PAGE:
I’m too young to be nostalgic. That’s what I tell myself, and statistically, it’s still true.
Gone are the days of scholastic book orders advertised at the end of paperbacks, impromptu phone calls with friends on the landline, and listening to the radio. Everything is digital now and there is so much media out there that it’s sometimes overwhelming!
From my point of view, there are a few issues that arise from this sea of free content. For starters, there is way too much of it, and not all of it is high quality. If I can write a blog and publish it online*, then Jane Doe can write a story about the moon and circulate it on the World Wide Web. I don’t think that anybody is putting much effort into fact checking these stories. So the barrier to entry for online publishing is almost non-existent.
Obviously there are some benefits to this type of freedom of expression. For example, people can share their creativity with a wider audience and with ease. Or, there might be a greater range of ideas that get generated. However, at a certain point, the quality of content that we consume should matter over the quantity that we have access to, if our time is of any value to us. So many people, myself included, waste a lot (or a little) of our time consuming free content on the web.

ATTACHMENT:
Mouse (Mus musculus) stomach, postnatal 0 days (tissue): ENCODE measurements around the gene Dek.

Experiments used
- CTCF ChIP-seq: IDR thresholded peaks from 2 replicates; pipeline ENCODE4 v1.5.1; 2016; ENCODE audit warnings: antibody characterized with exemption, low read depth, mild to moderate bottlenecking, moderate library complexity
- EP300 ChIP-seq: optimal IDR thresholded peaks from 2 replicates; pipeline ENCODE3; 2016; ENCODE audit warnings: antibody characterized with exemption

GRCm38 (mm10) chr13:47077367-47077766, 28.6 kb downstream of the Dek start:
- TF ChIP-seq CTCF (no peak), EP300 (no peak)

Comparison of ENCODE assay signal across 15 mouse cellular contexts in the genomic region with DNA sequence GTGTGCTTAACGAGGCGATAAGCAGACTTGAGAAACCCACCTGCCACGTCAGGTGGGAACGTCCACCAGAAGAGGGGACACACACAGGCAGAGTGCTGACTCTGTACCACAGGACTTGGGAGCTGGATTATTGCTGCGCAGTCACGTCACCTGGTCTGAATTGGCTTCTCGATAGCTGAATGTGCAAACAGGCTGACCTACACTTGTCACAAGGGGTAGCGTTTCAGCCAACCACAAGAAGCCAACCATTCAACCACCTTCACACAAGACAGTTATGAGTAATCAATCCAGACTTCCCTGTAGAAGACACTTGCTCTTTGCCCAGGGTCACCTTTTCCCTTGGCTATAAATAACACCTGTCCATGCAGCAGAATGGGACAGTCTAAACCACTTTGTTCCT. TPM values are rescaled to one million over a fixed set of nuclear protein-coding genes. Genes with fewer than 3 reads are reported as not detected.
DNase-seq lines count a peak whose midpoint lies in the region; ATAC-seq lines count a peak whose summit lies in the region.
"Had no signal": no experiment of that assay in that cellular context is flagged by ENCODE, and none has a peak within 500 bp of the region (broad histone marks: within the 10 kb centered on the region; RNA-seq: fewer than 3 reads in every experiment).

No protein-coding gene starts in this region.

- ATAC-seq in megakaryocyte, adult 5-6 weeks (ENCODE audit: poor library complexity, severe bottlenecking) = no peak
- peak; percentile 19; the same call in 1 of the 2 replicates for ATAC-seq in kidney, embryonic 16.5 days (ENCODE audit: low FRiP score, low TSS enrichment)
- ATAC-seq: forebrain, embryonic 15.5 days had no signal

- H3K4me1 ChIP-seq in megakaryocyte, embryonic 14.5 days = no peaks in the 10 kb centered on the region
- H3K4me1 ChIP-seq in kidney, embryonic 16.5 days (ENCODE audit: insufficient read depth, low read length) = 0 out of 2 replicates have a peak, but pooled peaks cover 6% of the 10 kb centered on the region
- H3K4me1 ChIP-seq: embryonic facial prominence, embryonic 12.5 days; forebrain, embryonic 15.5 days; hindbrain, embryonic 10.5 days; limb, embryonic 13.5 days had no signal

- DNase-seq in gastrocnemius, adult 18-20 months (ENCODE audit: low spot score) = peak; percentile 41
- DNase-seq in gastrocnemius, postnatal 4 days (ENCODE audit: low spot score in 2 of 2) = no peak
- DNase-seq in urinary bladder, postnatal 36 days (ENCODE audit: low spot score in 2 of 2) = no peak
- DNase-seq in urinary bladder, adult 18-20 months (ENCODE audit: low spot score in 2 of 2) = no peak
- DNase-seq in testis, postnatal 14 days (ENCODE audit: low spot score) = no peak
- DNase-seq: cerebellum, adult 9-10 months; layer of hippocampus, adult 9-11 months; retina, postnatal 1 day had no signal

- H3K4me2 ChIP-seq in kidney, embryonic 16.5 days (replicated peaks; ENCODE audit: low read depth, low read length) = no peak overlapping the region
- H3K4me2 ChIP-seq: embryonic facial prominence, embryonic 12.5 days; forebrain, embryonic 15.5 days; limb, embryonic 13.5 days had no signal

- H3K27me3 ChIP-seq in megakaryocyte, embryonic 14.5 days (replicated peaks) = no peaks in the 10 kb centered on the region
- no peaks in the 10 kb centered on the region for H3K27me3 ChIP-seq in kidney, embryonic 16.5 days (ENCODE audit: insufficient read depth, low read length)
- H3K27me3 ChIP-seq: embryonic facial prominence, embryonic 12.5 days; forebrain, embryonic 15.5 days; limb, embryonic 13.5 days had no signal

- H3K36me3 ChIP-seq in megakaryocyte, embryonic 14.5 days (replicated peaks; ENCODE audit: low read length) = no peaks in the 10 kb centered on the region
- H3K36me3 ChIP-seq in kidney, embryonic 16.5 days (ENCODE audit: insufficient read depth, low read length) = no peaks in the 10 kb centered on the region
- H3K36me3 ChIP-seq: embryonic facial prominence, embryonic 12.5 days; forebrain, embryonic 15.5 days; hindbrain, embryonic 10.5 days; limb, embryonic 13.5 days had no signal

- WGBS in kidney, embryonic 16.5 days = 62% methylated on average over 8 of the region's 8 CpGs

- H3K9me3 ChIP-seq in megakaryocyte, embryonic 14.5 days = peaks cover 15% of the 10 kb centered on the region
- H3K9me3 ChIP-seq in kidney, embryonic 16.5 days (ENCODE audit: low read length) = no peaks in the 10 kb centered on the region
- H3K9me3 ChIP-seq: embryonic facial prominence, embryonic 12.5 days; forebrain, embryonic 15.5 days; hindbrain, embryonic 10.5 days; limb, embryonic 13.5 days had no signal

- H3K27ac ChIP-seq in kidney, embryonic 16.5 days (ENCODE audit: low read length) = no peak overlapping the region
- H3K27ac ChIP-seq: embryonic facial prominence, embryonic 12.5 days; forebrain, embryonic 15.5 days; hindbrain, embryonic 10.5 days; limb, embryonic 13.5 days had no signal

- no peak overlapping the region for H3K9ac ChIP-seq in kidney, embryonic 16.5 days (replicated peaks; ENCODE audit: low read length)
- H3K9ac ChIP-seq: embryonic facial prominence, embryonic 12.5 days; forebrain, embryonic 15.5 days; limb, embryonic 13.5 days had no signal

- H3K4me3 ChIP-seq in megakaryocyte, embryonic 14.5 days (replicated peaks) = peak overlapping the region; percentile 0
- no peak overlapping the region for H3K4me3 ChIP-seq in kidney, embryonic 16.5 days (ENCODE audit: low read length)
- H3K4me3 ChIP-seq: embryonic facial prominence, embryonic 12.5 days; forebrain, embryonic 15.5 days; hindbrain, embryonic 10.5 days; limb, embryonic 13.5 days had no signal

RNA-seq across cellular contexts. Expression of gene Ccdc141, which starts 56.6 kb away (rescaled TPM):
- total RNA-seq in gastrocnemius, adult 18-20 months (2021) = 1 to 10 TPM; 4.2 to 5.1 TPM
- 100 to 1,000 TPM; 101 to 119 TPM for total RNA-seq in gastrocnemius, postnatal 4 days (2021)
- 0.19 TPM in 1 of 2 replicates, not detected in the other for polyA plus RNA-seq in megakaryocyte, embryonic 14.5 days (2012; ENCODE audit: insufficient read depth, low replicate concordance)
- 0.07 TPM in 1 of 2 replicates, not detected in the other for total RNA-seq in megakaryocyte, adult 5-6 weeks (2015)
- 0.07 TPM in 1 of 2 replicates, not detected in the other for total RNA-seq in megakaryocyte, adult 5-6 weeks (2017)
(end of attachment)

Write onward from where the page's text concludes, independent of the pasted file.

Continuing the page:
Moreover, what’s insidious about free online content is the way that it is curated for consumption. Spotify only shows me songs that I’ve listened to before or ones that its algorithm thinks I will enjoy. The newsfeed on my Flipboard application remembers which articles I clicked in the past in order to personalize the news topics that appear. Instagram, which started as a photo sharing application between users, now has a ridiculous amount of advertising and scrolls directly into suggested posts that cannot be turned off.
In an attempt to dial back on some of this out of control media exposure, Nick and I are trialing a no screens half-day, on Saturdays, and recently began a print subscription to the Toronto Star. The rationale for the subscription was to get well-articulated news articles that were broader in scope than what our Twitter feeds provided.
Sometimes, it’s hard to tell whether I just signed up for extra recycling in order to reminisce about a slower news cycle, or if there’s actual value in paid content. I guess I’ll let you know.
*A big thank you and shout out to my loyal readers!
2 Replies to “Extra recycling”
Well said, it’s unfortunate that many only read headlines of “click bait” articles and instantly assume them to be representative of the actual situation. Kudos on supporting local news! 🙂
Comments are closed.